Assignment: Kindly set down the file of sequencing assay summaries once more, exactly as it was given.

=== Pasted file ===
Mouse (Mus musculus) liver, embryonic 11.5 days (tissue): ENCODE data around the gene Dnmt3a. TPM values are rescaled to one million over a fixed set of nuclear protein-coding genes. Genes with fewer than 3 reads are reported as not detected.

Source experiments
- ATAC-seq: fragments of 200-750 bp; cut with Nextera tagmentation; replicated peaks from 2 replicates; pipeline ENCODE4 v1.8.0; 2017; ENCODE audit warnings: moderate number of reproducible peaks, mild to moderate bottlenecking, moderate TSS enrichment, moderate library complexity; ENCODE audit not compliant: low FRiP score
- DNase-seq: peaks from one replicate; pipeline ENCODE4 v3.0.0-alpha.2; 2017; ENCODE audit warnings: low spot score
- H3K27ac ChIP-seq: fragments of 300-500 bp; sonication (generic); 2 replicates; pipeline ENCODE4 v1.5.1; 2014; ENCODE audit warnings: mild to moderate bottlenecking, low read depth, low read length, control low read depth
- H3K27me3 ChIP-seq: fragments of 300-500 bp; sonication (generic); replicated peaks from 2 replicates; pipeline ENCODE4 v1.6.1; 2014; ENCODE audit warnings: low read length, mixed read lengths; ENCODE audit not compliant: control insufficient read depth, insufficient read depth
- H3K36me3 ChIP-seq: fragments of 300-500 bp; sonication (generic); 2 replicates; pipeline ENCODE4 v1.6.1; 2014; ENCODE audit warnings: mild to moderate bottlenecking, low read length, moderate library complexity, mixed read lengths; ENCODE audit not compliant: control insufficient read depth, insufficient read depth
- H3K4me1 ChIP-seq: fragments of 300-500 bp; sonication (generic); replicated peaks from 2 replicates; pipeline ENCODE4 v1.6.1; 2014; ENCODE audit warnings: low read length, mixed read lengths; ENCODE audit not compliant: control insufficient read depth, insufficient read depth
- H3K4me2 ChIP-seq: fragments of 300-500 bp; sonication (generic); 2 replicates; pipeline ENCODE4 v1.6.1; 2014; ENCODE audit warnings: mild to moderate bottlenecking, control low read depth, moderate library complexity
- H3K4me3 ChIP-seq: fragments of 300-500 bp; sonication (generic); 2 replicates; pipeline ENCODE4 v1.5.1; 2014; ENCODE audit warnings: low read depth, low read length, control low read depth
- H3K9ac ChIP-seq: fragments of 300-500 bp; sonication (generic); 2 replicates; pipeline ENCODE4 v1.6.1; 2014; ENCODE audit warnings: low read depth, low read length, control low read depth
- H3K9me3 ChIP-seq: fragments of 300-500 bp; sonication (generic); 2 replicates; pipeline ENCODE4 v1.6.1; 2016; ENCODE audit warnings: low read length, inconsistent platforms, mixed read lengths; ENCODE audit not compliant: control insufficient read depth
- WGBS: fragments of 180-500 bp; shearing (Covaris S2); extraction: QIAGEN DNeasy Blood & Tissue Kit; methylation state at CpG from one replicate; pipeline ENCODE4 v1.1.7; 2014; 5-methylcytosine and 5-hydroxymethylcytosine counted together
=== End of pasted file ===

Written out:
Mouse (Mus musculus) liver, embryonic 11.5 days (tissue): ENCODE data around the gene Dnmt3a. TPM values are rescaled to one million over a fixed set of nuclear protein-coding genes. Genes with fewer than 3 reads are reported as not detected.

Source experiments
- ATAC-seq: fragments of 200-750 bp; cut with Nextera tagmentation; replicated peaks from 2 replicates; pipeline ENCODE4 v1.8.0; 2017; ENCODE audit warnings: moderate number of reproducible peaks, mild to moderate bottlenecking, moderate TSS enrichment, moderate library complexity; ENCODE audit not compliant: low FRiP score
- DNase-seq: peaks from one replicate; pipeline ENCODE4 v3.0.0-alpha.2; 2017; ENCODE audit warnings: low spot score
- H3K27ac ChIP-seq: fragments of 300-500 bp; sonication (generic); 2 replicates; pipeline ENCODE4 v1.5.1; 2014; ENCODE audit warnings: mild to moderate bottlenecking, low read depth, low read length, control low read depth
- H3K27me3 ChIP-seq: fragments of 300-500 bp; sonication (generic); replicated peaks from 2 replicates; pipeline ENCODE4 v1.6.1; 2014; ENCODE audit warnings: low read length, mixed read lengths; ENCODE audit not compliant: control insufficient read depth, insufficient read depth
- H3K36me3 ChIP-seq: fragments of 300-500 bp; sonication (generic); 2 replicates; pipeline ENCODE4 v1.6.1; 2014; ENCODE audit warnings: mild to moderate bottlenecking, low read length, moderate library complexity, mixed read lengths; ENCODE audit not compliant: control insufficient read depth, insufficient read depth
- H3K4me1 ChIP-seq: fragments of 300-500 bp; sonication (generic); replicated peaks from 2 replicates; pipeline ENCODE4 v1.6.1; 2014; ENCODE audit warnings: low read length, mixed read lengths; ENCODE audit not compliant: control insufficient read depth, insufficient read depth
- H3K4me2 ChIP-seq: fragments of 300-500 bp; sonication (generic); 2 replicates; pipeline ENCODE4 v1.6.1; 2014; ENCODE audit warnings: mild to moderate bottlenecking, control low read depth, moderate library complexity
- H3K4me3 ChIP-seq: fragments of 300-500 bp; sonication (generic); 2 replicates; pipeline ENCODE4 v1.5.1; 2014; ENCODE audit warnings: low read depth, low read length, control low read depth
- H3K9ac ChIP-seq: fragments of 300-500 bp; sonication (generic); 2 replicates; pipeline ENCODE4 v1.6.1; 2014; ENCODE audit warnings: low read depth, low read length, control low read depth
- H3K9me3 ChIP-seq: fragments of 300-500 bp; sonication (generic); 2 replicates; pipeline ENCODE4 v1.6.1; 2016; ENCODE audit warnings: low read length, inconsistent platforms, mixed read lengths; ENCODE audit not compliant: control insufficient read depth
- WGBS: fragments of 180-500 bp; shearing (Covaris S2); extraction: QIAGEN DNeasy Blood & Tissue Kit; methylation state at CpG from one replicate; pipeline ENCODE4 v1.1.7; 2014; 5-methylcytosine and 5-hydroxymethylcytosine counted together